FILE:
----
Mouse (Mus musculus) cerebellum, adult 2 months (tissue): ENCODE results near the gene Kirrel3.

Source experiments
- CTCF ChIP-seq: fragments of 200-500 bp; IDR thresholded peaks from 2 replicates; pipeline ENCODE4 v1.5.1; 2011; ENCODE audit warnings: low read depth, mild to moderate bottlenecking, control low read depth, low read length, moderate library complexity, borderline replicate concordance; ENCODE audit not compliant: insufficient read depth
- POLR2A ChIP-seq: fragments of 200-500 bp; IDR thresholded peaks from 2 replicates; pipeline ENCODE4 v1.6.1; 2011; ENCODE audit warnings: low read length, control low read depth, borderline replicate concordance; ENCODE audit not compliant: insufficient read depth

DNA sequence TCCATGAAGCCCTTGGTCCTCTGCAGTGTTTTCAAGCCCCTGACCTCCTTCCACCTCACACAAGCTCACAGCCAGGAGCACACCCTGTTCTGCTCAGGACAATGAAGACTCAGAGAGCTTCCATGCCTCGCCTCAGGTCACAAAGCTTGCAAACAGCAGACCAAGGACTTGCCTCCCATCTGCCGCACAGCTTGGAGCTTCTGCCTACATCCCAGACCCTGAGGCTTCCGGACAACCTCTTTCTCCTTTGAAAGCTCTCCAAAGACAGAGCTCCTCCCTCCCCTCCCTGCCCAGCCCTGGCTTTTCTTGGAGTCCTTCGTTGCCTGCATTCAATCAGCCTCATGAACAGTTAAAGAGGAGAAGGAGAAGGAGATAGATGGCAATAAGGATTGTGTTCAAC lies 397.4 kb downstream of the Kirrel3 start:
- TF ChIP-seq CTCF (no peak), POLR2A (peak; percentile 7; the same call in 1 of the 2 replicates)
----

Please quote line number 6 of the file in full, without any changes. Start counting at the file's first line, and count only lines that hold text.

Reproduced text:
- TF ChIP-seq CTCF (no peak), POLR2A (peak; percentile 7; the same call in 1 of the 2 replicates)